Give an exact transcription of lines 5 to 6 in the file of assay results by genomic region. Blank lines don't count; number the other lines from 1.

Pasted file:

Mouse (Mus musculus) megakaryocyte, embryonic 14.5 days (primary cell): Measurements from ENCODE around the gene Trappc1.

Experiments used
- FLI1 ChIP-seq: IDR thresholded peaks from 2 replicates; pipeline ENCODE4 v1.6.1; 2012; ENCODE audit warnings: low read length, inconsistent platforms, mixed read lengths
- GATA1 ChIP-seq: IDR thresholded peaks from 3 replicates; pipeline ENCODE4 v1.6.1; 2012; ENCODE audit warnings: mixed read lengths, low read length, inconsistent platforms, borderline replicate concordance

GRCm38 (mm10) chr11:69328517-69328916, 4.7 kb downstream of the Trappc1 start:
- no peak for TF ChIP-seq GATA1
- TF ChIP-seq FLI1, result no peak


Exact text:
GRCm38 (mm10) chr11:69328517-69328916, 4.7 kb downstream of the Trappc1 start:
- no peak for TF ChIP-seq GATA1